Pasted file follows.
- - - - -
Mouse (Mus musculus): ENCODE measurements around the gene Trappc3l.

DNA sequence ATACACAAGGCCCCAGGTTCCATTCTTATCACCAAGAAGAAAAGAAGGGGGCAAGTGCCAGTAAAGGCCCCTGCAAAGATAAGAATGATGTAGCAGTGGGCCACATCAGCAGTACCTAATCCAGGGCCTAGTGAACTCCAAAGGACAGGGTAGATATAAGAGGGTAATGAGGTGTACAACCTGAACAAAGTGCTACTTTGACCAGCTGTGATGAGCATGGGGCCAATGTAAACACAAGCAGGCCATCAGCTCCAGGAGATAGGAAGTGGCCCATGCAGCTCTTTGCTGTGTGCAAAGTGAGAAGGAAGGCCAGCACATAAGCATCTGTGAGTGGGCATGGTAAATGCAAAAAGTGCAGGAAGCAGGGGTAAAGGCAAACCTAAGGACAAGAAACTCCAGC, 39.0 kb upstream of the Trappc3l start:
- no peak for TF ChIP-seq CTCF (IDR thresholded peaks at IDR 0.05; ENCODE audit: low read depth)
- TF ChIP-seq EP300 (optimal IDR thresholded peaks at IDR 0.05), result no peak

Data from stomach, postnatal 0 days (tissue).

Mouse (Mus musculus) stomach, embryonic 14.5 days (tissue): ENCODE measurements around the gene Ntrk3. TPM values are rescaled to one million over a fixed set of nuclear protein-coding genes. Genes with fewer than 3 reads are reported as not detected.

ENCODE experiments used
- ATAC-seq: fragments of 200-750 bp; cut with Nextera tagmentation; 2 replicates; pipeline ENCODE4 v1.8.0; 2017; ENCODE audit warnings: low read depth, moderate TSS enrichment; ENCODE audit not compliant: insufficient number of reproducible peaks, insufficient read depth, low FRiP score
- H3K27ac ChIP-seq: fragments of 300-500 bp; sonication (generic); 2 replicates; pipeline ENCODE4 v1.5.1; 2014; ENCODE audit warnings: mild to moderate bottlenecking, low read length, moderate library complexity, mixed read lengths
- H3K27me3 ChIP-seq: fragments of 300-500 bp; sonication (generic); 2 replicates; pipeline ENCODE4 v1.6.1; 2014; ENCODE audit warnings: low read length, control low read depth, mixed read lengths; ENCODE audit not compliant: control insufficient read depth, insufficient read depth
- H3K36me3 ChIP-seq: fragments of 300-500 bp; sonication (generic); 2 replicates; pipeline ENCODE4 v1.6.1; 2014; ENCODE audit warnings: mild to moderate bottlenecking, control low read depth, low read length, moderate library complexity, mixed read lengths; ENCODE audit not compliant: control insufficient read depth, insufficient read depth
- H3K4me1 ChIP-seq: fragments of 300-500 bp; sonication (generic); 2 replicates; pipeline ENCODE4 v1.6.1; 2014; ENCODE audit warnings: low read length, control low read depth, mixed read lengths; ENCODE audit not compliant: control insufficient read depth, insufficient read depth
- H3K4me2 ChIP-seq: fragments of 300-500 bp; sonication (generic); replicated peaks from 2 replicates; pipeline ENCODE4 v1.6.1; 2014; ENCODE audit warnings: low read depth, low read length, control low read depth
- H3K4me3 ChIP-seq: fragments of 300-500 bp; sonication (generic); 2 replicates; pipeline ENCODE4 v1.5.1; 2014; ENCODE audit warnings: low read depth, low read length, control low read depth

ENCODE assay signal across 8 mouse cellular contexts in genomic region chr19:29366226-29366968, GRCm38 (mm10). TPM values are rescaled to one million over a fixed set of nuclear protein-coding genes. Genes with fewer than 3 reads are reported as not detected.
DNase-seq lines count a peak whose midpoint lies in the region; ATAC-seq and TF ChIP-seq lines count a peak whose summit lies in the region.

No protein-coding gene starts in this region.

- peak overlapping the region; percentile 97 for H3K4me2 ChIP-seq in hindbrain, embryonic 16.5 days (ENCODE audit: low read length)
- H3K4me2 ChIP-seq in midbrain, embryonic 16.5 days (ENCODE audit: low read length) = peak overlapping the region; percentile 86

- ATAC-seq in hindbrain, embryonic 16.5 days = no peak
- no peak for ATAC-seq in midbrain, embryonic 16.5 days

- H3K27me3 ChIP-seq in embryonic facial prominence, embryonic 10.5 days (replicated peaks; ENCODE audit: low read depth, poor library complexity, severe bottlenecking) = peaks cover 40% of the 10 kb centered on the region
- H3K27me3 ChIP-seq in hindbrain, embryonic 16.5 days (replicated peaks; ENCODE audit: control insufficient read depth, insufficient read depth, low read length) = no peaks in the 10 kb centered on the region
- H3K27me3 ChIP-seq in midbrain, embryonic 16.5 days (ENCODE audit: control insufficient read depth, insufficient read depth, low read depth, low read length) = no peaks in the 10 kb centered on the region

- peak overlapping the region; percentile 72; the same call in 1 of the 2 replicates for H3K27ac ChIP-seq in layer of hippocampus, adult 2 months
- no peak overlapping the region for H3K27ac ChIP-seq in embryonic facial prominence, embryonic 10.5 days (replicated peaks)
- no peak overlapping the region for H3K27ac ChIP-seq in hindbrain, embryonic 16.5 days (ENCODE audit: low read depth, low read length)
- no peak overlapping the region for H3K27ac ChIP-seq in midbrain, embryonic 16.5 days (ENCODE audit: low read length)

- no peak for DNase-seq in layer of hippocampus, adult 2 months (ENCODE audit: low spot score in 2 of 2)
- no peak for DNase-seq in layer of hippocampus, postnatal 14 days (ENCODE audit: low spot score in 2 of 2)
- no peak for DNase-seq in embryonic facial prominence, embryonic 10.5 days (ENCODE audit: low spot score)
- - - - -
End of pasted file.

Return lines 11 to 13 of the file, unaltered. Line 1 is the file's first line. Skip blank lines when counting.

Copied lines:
- H3K36me3 ChIP-seq: fragments of 300-500 bp; sonication (generic); 2 replicates; pipeline ENCODE4 v1.6.1; 2014; ENCODE audit warnings: mild to moderate bottlenecking, control low read depth, low read length, moderate library complexity, mixed read lengths; ENCODE audit not compliant: control insufficient read depth, insufficient read depth
- H3K4me1 ChIP-seq: fragments of 300-500 bp; sonication (generic); 2 replicates; pipeline ENCODE4 v1.6.1; 2014; ENCODE audit warnings: low read length, control low read depth, mixed read lengths; ENCODE audit not compliant: control insufficient read depth, insufficient read depth
- H3K4me2 ChIP-seq: fragments of 300-500 bp; sonication (generic); replicated peaks from 2 replicates; pipeline ENCODE4 v1.6.1; 2014; ENCODE audit warnings: low read depth, low read length, control low read depth